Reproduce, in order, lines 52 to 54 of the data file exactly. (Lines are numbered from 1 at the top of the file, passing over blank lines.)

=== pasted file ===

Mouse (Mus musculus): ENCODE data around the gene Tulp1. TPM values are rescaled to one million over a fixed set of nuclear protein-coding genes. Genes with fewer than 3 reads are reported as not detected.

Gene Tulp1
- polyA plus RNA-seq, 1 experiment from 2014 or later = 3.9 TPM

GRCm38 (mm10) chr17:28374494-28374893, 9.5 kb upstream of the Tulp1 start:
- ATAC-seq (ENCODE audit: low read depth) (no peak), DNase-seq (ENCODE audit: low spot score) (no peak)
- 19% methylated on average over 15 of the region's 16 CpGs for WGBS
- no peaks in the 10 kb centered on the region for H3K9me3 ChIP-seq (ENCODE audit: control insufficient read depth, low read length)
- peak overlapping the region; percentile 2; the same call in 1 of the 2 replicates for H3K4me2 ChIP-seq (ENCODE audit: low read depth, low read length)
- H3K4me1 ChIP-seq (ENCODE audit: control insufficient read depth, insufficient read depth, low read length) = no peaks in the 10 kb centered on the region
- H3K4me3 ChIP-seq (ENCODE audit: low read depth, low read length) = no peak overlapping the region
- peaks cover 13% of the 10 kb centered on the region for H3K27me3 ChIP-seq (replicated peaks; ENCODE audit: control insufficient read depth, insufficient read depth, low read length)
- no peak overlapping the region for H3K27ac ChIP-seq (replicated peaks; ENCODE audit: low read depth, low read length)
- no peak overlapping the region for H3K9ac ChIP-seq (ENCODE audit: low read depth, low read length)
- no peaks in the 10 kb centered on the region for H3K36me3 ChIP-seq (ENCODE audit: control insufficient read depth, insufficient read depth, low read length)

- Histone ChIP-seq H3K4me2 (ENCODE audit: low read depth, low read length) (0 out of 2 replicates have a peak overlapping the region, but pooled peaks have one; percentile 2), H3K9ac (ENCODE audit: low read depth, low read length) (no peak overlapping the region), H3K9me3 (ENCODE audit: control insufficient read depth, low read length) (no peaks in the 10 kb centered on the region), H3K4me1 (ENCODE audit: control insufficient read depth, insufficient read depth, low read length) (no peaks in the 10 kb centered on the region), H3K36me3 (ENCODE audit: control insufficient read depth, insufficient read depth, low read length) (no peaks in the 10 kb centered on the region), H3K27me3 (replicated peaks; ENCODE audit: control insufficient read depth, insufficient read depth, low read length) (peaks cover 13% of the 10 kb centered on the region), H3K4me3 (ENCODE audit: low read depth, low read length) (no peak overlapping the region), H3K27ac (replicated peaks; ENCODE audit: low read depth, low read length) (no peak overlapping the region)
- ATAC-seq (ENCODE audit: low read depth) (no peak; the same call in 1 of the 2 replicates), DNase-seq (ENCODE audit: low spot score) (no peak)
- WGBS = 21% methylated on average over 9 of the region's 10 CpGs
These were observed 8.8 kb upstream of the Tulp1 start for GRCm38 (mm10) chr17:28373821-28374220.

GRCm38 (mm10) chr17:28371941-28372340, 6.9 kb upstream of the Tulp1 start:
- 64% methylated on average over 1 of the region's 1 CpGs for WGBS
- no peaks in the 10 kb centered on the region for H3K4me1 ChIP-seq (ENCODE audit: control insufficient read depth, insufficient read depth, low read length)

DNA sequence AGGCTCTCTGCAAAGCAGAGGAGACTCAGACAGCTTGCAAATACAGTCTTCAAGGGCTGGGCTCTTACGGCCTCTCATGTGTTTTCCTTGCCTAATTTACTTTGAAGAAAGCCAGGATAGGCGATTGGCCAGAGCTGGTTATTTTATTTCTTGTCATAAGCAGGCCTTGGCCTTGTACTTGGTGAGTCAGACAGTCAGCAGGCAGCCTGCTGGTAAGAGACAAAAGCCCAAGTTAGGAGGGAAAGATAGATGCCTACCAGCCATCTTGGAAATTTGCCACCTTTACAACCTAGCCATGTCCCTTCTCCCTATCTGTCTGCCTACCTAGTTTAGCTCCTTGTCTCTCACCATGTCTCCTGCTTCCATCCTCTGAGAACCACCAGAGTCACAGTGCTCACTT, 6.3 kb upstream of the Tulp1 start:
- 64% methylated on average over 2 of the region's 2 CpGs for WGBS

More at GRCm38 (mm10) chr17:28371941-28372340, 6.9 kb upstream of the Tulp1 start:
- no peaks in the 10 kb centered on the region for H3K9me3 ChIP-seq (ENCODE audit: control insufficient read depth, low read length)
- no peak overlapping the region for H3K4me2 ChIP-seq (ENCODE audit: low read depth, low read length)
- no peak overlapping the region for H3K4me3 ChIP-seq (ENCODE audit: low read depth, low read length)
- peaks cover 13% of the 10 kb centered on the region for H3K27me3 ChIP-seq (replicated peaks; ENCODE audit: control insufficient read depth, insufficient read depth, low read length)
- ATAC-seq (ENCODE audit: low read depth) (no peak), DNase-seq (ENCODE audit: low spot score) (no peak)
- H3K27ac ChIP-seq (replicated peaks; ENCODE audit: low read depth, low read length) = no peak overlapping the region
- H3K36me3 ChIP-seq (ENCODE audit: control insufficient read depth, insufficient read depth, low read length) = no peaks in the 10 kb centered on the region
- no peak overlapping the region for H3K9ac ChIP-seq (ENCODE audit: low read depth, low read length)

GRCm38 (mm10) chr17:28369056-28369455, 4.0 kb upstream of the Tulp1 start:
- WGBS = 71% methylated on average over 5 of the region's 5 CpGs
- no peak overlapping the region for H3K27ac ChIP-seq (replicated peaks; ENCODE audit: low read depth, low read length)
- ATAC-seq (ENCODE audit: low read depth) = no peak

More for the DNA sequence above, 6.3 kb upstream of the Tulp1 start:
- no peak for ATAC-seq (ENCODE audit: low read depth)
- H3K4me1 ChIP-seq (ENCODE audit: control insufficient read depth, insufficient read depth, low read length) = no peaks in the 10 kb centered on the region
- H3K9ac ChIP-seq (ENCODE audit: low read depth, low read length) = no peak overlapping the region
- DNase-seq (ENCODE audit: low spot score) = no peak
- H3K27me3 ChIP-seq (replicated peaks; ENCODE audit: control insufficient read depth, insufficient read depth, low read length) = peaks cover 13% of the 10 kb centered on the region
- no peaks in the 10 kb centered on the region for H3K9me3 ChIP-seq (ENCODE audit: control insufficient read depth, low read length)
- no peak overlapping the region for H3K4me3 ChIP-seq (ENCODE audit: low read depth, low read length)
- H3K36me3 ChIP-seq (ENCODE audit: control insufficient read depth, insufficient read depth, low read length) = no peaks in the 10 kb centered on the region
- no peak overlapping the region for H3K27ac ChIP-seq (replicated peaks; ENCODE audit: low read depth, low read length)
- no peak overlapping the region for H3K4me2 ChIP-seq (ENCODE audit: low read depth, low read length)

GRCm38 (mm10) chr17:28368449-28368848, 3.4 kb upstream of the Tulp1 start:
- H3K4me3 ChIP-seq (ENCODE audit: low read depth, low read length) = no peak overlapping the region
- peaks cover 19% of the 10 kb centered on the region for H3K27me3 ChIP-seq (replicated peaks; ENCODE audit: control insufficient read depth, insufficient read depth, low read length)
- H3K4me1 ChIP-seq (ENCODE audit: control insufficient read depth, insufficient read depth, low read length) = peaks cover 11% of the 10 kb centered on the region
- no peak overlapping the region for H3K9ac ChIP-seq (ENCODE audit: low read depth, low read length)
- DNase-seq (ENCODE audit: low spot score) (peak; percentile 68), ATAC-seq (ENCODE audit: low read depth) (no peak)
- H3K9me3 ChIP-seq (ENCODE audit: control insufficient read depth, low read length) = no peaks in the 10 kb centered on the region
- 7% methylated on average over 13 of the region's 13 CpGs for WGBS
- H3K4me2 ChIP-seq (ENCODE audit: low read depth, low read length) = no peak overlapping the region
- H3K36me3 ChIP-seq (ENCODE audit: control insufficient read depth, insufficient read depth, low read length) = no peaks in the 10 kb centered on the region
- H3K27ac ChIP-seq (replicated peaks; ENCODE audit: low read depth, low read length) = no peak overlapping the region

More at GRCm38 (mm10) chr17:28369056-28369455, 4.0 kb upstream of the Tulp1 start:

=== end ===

- no peak overlapping the region for H3K9ac ChIP-seq (ENCODE audit: low read depth, low read length)
- DNase-seq (ENCODE audit: low spot score) (peak; percentile 68), ATAC-seq (ENCODE audit: low read depth) (no peak)
- H3K9me3 ChIP-seq (ENCODE audit: control insufficient read depth, low read length) = no peaks in the 10 kb centered on the region